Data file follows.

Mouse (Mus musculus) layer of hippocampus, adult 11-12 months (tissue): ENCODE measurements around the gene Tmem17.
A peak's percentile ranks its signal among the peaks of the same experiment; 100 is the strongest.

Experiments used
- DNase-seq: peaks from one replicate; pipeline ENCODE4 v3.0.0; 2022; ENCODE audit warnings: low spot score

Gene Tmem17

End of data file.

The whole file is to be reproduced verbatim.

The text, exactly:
Mouse (Mus musculus) layer of hippocampus, adult 11-12 months (tissue): ENCODE measurements around the gene Tmem17.
A peak's percentile ranks its signal among the peaks of the same experiment; 100 is the strongest.

Experiments used
- DNase-seq: peaks from one replicate; pipeline ENCODE4 v3.0.0; 2022; ENCODE audit warnings: low spot score

Gene Tmem17